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McGuire v. Credit Collection Serv. Commercial

United States District Court, D. Hawaii

May 26, 2016

KEVIN MCGUIRE, BOP #03841-22, Plaintiff,
v.
CREDIT COLLECTION SERV. COMMERCIAL, RECOVERY PARTNERS, LLC, FARMERS INSURANCE, Defendants.

          ORDER DISMISSING COMPLAINT PURSUANT TO 28 U.S.C. § 1915(e)(2)

          DERRICK K. WATSON UNITED STATES DISTRICT JUDGE

         Before the court is pro se Plaintiff Kevin McGuire’s pleading, titled “Notice of Motion and Motion to Enjoin the Defendants from attempts to obtain double-recovery in violation of statute 15 U.S.C. §§ 1692f and 1692j through provisions of 28 U.S.C. § 1335 and Haw. Rev. Stat. § 657-11.” Doc. No. 1. The court construes this document as Plaintiff’s civil Complaint, in which he alleges Defendants Credit Collection Services, Recovery Partners, LLC, and Farmers Insurance violated his rights under the Fifth, Sixth, and Fourteenth Amendments, the Fair Debt Collection Practices Act (“FDCPA”), 15 U.S.C. §§ 1692e(6)(A), 1692f, and 1692g, and the “State of Hawaii Consumer Protection Act, ” Hawaii Revised Statutes, Section 480-13.[1] See, Doc. Nos. 1 (Compl.); 2 (Pl.’s Mem. in Supp.); and 3 (Pl.’s Decl.).

         Plaintiff is proceeding in forma pauperis. Doc. No. 6. For the following reasons, Plaintiff’s Complaint is DISMISSED with leave to amend for failure to state a claim pursuant to 28 U.S.C. § 1915(e)(2).

         I. BACKGROUND[2]

         Plaintiff was taken into custody on or about April 21, 2015, pursuant to his conviction in United States v. McGuire, Cr. No. 14-00389 HG (D. Haw. Mar. 13, 2015) (Doc. No. 51).[3] He is presently incarcerated at FCI Sheridan.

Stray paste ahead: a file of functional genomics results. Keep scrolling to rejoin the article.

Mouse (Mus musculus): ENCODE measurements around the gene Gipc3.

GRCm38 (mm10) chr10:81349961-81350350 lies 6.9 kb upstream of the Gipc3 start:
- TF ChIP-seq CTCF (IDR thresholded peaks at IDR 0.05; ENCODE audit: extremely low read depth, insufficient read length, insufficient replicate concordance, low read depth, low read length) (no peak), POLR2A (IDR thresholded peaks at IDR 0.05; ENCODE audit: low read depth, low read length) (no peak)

On February 18, 2015, two months before Plaintiff was taken into custody, he was involved in a traffic accident on Kaukonahua Road, Oahu. The other driver was insured by Defendant Farmers Insurance. See Doc. No. 3-1, PageID #22. Plaintiff was issued a traffic citation for failure to keep registration documents in the vehicle. Id., PageID #24-26.

         On March 23, 2015, the District Court of the First Circuit, State of Hawaii, Wahiawa Division, entered Default Judgment against Plaintiff for $70.00, for his failure to answer its notice of traffic infraction. Id., PageID #24.

         By letter dated March 24, 2015, Farmers Insurance notified Plaintiff at P.O. Box 92, Waialua, HI 96791, that it had attempted to contact him to discuss their insured’s claim, but was unable to reach him. Id., PageID #22-23. Farmers Insurance provided Plaintiff a prepaid envelope and telephone number so that he could respond.

         By letter dated April 22, 2015, Defendant Credit Collection Services notified Plaintiff at P.O. Box 1032, Waialua, HI 96791, of its subrogated claim against him for $1, 151.81, regarding the February 18, 2015 accident. Doc. No. 3-2, PageID #30. The letter informed Plaintiff that if he provided proof of valid insurance coverage, they would suspend recovery efforts against him personally, and that failure to respond could result in legal action contingent on applicable state law.

         By letter dated May 29, 2015, the City and County of Honolulu Division of Motor Vehicle, Licensing and Permits notified Plaintiff at P.O. Box 92, Waialua, HI 96791, that his drivers license had been suspended. Doc. No. 3-1, PageID #27.